The Good Old Days
|The early days of bowling|
Ah, the early days of bowling. A simpler time, and a tougher time—for everybody. In this photo, circa 1908, we see the bare bones aspect of bowling, with pin boys, and undoubtedly pins and balls that weren't under the rigid restrictions nor the technological advancements that have abounded in today's game of bowling. People made the best with what they had to work with—in all phases of life. And when it came to bowling, they were happy, because it was something fun to do without an over-abundance of activities from which to choose for recreation.
|The transition period of the mid-1970s|
Moving forward ... here we have a bowling center from 1977, River Bowl in Bethesda, Maryland—a 48-lane house that can be considered a transition era center. This bowling alley was one of Brunswick’s premier centers in the Washington Metro area. The lanes were obviously wood, and although pinsetters were automatic, there was no elec-tronic scorekeeping. Now closed and a thing of the past, River Bowl was a mecca for many, many players in the Maryland and DC areas—always well-kept and spotless, and exhibiting a tasteful color scheme throughout the entire center.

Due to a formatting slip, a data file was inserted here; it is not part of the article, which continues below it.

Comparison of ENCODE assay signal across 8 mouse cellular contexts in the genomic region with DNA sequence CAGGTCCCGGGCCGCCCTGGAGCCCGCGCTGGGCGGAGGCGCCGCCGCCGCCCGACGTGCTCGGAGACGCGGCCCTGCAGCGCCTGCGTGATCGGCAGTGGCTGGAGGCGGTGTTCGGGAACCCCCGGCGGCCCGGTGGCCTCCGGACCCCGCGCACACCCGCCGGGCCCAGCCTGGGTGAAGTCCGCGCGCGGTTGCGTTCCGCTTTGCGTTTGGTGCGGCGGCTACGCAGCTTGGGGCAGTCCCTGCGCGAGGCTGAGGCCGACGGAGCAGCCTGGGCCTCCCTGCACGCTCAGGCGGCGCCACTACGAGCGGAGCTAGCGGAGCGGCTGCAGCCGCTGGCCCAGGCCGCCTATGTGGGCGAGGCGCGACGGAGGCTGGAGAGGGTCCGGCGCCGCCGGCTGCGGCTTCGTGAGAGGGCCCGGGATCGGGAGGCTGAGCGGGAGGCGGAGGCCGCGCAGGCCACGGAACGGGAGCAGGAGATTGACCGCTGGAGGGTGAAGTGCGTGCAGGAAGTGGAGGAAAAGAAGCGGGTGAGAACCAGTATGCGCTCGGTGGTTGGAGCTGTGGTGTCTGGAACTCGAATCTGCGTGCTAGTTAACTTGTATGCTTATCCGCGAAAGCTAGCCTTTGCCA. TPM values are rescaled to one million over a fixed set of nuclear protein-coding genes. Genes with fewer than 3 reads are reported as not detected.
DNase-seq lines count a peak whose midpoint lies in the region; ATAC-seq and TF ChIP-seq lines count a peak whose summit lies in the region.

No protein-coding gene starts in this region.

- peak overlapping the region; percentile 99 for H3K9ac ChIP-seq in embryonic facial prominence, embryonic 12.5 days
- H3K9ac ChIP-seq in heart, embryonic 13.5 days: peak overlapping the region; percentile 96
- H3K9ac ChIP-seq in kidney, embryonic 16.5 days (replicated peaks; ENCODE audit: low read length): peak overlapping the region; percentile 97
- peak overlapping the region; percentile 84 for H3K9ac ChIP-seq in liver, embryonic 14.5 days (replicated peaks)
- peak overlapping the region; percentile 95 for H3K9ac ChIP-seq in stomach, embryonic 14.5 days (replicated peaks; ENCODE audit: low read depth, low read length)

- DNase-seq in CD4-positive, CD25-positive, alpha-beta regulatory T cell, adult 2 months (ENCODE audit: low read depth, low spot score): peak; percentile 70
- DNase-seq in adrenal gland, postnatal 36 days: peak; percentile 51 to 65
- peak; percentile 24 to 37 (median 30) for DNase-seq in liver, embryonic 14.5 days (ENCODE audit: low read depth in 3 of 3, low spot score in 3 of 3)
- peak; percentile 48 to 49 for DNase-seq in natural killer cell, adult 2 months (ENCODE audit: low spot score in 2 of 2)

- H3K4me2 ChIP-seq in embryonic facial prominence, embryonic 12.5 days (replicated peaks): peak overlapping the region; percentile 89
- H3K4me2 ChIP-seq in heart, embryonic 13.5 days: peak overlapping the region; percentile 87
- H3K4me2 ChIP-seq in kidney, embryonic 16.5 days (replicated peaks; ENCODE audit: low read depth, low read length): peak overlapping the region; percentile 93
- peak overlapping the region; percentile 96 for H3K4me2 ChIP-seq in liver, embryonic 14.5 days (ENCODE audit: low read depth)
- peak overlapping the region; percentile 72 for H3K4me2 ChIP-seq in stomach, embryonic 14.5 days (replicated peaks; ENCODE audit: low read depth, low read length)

Back to the Present
As one would expect...a stark contrast from a hundred years prior. Modernized settings and equipment to complement today’s life-styles and technology. Shown here, a bowling center with ‘up-to-date everything’. An interesting innovation nowadays is the implementation of ‘big screen masking units’, available from the Murrey Company. Electronic drop-down movie screens, with widths from 8 to 10 feet, allow for the broadcast of television events, bowling videos on DVD, bowler scores, and even live video of birthday parties, via use of a web cam.
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